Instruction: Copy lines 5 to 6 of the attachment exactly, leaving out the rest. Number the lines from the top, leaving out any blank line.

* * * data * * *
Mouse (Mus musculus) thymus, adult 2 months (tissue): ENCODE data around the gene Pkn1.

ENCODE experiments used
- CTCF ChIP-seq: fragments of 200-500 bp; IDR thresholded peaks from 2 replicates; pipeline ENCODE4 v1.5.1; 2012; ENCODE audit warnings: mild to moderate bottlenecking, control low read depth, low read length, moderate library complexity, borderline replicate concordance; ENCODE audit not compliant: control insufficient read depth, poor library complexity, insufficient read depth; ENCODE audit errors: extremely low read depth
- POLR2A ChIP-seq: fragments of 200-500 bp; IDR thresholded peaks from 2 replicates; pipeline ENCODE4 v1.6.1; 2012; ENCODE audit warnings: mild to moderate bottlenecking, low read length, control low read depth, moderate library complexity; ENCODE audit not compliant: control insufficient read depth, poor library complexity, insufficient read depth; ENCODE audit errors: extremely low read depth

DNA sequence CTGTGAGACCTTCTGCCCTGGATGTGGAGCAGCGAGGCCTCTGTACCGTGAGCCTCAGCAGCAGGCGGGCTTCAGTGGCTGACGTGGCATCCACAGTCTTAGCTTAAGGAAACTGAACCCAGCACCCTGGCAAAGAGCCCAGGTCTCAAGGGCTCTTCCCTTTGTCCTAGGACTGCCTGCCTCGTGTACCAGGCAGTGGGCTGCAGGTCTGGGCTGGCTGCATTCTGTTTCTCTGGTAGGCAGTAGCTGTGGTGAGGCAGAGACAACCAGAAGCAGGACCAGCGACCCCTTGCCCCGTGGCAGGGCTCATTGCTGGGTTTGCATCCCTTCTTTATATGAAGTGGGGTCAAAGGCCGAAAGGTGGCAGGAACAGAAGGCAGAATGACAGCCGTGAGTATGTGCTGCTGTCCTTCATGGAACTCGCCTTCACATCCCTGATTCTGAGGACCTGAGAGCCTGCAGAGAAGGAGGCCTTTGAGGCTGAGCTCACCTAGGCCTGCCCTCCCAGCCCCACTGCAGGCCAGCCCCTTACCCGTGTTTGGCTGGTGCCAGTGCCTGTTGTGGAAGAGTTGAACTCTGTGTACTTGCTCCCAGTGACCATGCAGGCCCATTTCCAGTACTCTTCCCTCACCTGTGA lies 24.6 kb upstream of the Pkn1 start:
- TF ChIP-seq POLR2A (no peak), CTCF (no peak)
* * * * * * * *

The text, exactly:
DNA sequence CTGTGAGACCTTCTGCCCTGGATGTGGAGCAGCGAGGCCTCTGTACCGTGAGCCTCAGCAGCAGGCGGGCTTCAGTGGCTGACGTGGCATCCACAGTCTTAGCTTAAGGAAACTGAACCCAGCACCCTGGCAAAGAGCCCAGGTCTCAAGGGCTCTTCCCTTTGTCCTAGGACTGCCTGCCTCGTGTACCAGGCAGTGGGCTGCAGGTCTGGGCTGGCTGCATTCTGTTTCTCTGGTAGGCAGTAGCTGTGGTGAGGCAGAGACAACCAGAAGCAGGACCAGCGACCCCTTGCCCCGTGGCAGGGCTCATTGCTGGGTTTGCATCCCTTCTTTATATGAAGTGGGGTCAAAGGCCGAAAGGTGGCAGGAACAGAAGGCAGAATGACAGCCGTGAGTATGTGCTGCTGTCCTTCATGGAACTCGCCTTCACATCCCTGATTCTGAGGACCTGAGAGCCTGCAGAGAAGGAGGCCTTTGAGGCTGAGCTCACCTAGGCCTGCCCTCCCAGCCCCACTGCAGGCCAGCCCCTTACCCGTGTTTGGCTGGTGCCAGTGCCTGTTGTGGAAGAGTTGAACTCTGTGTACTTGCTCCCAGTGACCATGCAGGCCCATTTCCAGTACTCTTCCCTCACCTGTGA lies 24.6 kb upstream of the Pkn1 start:
- TF ChIP-seq POLR2A (no peak), CTCF (no peak)